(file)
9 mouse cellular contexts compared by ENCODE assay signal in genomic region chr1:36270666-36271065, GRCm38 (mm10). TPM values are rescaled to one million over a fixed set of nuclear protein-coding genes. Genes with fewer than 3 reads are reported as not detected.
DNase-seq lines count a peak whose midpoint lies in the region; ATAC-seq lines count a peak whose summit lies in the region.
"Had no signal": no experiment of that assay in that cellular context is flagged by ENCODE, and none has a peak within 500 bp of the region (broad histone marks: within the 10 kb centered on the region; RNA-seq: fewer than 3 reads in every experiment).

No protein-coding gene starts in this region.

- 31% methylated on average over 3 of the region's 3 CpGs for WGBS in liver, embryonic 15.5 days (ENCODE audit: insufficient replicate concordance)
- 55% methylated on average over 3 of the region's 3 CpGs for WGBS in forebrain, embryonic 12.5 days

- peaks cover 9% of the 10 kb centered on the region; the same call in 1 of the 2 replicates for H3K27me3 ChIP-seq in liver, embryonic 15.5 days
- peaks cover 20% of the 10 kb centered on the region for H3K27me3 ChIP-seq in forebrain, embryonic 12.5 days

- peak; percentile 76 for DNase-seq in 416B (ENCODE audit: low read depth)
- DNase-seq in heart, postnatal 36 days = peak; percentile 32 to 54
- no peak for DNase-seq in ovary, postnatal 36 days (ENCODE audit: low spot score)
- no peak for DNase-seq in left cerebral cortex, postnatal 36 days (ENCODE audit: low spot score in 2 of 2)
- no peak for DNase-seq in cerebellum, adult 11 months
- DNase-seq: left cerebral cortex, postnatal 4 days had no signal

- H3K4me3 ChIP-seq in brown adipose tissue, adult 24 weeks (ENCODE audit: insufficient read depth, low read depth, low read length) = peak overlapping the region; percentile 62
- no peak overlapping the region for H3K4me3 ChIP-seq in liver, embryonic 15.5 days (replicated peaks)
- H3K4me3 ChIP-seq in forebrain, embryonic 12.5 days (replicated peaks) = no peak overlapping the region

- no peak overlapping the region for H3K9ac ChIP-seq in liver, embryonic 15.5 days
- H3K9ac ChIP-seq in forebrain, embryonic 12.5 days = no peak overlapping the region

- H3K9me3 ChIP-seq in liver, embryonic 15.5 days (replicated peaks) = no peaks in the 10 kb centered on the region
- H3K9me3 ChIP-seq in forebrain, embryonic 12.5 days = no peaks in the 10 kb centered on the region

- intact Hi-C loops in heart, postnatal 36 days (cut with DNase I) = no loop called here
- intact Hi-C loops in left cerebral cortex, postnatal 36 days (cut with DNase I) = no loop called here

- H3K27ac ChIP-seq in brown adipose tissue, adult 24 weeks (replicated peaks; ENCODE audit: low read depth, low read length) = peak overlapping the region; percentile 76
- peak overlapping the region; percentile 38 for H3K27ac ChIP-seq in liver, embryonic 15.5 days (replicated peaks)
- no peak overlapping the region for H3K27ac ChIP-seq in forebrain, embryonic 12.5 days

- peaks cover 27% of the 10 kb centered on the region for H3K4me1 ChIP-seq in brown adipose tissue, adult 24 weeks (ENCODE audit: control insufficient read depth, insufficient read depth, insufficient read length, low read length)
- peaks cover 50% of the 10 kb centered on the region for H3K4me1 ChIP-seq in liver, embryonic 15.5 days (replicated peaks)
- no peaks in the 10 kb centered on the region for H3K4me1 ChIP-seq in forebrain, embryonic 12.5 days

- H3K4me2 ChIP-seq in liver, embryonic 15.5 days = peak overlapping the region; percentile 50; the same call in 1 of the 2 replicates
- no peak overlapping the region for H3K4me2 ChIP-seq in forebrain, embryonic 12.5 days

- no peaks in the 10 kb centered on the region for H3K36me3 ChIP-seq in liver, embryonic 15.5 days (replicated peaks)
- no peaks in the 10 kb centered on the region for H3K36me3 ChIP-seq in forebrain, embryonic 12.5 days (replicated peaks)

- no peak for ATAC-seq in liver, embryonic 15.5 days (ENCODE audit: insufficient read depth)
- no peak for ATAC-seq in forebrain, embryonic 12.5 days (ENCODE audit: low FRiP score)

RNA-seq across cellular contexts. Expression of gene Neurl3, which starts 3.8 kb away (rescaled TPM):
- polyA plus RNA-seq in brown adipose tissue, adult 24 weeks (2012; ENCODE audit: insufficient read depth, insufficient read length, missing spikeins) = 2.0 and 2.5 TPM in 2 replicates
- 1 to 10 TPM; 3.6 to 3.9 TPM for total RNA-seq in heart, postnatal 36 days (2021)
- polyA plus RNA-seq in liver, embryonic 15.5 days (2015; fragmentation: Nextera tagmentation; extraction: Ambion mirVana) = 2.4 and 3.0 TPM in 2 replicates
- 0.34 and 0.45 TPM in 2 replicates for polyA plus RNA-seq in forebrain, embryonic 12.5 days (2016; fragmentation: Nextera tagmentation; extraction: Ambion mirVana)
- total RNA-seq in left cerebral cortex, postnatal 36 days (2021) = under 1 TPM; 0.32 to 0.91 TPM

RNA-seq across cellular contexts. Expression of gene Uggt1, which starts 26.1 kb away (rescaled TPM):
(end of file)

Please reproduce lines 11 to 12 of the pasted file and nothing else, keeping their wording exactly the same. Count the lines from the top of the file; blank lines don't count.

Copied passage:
- no peak for DNase-seq in ovary, postnatal 36 days (ENCODE audit: low spot score)
- no peak for DNase-seq in left cerebral cortex, postnatal 36 days (ENCODE audit: low spot score in 2 of 2)